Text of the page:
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Minerva Endocrinologica 2006 March;31(1):47-60


language: English

Aromatase in the context of breast and endometrial cancer. A review

Jongen V. H. W. M. 1, Hollema H. 2, Van Der Zee A. G. J. 3, Heineman M. J. 3

1 Departments of Obstetrics and Gynaecology, Diaconessenhuis Meppel, Meppel, The Netherlands 2 Department of Pathology, and Laboratory Medicine, University Hospital Groningen, The Netherlands 3 Departments of Obstetrics and Gynaecology, University Hospital Groningen, The Netherlands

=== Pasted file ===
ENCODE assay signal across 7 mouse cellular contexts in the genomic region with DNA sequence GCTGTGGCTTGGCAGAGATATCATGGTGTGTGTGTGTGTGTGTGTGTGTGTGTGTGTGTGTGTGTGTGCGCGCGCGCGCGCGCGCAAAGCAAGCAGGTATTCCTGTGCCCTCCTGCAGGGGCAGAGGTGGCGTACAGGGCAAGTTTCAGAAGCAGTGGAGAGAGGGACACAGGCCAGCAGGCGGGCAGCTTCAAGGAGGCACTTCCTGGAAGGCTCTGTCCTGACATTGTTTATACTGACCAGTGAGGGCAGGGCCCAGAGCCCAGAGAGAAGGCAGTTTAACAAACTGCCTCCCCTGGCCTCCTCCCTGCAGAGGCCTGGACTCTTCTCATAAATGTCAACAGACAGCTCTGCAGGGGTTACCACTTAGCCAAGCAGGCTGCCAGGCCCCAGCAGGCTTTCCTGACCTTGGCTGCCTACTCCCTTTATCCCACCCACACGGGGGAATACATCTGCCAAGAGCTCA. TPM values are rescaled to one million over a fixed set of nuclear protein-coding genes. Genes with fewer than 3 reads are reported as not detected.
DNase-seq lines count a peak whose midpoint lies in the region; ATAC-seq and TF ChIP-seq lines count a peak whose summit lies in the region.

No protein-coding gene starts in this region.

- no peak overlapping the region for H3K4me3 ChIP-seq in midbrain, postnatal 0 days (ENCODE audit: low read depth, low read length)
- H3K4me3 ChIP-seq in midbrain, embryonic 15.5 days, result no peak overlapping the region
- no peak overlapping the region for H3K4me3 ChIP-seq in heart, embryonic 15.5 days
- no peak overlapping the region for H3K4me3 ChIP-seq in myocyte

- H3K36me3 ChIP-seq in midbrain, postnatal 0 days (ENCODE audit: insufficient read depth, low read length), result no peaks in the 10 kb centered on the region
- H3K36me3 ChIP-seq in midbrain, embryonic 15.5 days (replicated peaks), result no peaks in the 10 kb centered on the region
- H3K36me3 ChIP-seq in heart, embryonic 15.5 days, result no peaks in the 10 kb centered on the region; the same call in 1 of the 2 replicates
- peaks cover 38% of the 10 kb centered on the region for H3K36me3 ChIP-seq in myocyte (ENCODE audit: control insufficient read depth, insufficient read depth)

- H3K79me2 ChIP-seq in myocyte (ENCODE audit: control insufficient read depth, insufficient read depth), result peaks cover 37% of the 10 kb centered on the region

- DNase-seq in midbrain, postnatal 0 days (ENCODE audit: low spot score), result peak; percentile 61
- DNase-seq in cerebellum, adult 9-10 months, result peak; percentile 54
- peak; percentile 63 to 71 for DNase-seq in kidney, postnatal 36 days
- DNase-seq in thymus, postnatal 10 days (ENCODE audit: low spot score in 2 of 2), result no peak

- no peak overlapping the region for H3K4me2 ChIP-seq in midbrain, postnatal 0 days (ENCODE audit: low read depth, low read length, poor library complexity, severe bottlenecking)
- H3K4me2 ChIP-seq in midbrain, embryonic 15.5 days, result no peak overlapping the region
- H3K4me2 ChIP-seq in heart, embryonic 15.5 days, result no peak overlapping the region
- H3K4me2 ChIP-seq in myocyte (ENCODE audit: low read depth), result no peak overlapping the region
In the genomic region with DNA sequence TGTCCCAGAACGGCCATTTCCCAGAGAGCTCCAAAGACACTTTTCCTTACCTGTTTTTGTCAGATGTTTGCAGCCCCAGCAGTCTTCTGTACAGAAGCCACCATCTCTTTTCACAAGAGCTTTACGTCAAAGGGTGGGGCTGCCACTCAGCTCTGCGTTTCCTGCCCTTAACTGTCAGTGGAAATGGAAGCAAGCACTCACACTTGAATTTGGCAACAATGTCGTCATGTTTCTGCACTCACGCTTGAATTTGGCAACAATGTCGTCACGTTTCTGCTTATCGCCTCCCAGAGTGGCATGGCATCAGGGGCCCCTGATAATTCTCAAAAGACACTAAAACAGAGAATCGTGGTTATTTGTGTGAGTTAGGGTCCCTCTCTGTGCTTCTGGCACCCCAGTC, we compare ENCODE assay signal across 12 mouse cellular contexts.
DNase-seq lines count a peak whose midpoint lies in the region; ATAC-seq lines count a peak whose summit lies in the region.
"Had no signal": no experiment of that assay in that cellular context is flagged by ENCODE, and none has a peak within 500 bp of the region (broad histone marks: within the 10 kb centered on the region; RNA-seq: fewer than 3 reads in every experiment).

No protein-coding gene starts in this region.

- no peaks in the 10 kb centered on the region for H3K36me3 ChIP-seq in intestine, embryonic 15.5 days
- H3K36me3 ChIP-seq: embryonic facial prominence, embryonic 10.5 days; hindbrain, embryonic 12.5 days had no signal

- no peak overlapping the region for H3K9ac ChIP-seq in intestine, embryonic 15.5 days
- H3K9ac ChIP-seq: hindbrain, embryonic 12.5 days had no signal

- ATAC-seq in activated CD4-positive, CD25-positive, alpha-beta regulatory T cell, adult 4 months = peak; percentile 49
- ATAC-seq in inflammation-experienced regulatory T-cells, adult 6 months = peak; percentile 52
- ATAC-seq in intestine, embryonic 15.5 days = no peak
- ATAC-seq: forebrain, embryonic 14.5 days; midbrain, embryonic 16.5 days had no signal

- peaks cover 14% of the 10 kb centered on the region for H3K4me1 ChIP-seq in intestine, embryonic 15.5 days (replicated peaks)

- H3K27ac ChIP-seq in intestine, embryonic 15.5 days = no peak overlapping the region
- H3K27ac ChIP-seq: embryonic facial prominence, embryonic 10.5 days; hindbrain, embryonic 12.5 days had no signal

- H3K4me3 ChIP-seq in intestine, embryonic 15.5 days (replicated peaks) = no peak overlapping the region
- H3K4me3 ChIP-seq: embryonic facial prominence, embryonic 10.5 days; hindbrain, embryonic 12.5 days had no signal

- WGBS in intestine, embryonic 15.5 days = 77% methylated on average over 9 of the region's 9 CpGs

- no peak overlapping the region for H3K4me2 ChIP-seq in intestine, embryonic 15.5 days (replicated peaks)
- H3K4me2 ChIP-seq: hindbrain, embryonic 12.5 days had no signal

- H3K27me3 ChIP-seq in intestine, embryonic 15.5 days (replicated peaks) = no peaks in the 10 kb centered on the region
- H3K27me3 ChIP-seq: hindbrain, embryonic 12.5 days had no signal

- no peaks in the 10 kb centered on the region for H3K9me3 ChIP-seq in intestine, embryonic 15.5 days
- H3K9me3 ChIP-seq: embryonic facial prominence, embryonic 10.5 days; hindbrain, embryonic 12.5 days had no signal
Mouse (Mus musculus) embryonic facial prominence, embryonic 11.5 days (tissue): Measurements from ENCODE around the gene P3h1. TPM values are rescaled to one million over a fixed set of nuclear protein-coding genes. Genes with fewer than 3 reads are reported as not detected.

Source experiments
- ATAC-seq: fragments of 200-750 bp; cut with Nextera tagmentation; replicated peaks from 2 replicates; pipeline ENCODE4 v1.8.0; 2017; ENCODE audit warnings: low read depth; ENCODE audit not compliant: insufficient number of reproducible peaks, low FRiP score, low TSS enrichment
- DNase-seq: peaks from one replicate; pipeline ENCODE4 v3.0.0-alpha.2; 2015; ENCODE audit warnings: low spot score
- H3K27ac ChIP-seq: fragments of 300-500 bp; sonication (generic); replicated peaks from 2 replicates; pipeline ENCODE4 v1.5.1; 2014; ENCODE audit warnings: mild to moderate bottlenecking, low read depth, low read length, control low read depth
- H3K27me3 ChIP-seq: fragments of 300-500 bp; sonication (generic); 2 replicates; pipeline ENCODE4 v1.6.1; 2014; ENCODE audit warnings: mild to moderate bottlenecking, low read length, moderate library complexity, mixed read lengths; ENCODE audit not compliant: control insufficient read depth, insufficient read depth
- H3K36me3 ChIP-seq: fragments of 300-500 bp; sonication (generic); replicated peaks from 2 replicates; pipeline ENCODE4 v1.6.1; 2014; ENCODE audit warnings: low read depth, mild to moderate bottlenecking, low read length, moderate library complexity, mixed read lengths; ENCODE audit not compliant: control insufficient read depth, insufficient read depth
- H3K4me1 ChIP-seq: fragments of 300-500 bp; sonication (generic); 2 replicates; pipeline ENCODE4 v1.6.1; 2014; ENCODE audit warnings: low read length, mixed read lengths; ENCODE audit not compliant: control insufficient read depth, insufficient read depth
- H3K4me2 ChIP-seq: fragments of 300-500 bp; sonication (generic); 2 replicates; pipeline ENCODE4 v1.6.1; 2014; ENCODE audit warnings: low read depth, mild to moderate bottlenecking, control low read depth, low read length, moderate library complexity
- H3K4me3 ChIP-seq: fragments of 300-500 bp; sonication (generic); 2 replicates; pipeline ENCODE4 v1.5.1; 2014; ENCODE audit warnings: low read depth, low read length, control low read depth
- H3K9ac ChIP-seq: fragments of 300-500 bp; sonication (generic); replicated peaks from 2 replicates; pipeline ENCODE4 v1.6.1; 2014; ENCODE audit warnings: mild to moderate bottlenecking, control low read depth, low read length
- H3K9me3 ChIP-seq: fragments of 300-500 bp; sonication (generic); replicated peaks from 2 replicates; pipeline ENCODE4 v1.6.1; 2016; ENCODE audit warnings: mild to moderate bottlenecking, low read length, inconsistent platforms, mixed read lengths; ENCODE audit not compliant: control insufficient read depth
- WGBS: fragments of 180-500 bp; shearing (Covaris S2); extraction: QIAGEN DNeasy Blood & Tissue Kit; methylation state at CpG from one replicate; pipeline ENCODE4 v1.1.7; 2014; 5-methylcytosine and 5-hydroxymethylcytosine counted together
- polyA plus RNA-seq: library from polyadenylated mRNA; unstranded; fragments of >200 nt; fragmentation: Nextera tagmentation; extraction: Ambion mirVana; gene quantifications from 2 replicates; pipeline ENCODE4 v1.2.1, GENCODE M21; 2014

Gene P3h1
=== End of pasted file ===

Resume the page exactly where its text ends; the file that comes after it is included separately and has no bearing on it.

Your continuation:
Generally, estrogens are considered to be involved in the neoplastic transformation of endometrium. After the menopause these estrogens mainly originate from conversion of adrenal androgens by aromatization in body fat. However, in case of stromal hyperplasia of the ovaries, it cannot be excluded that production of aromatizable androgens by postmenopausal ovaries leads to increased availability of androgen precursors for intratumoral estrogen synthesis in the endometrial tissue as well. The local presence of androgens and the local expression and activity of aromatase is considered important for this steroidogenesis. In this review, we will discuss the available evidence that androgens, produced in hyperplastic ovarian stroma or body fat tissues, play a role in the development of endometrial cancer through conversion into estrogens, a reaction catalyzed in the endometrium by the enzyme aromatase cytochrome P450. As the presence of aromatase appeared to be a pathophysiological factor in the formation of breast cancer, the latter will be evaluated in relation to the development of endometrioid endometrial cancer as well, since both disorders appear partly estrogen dependent. As treatment with aromatase inhibitors appeared feasible in breast cancer, current knowledge of comparable treatment modalities in hormone dependent endometrial cancer will be reviewed.

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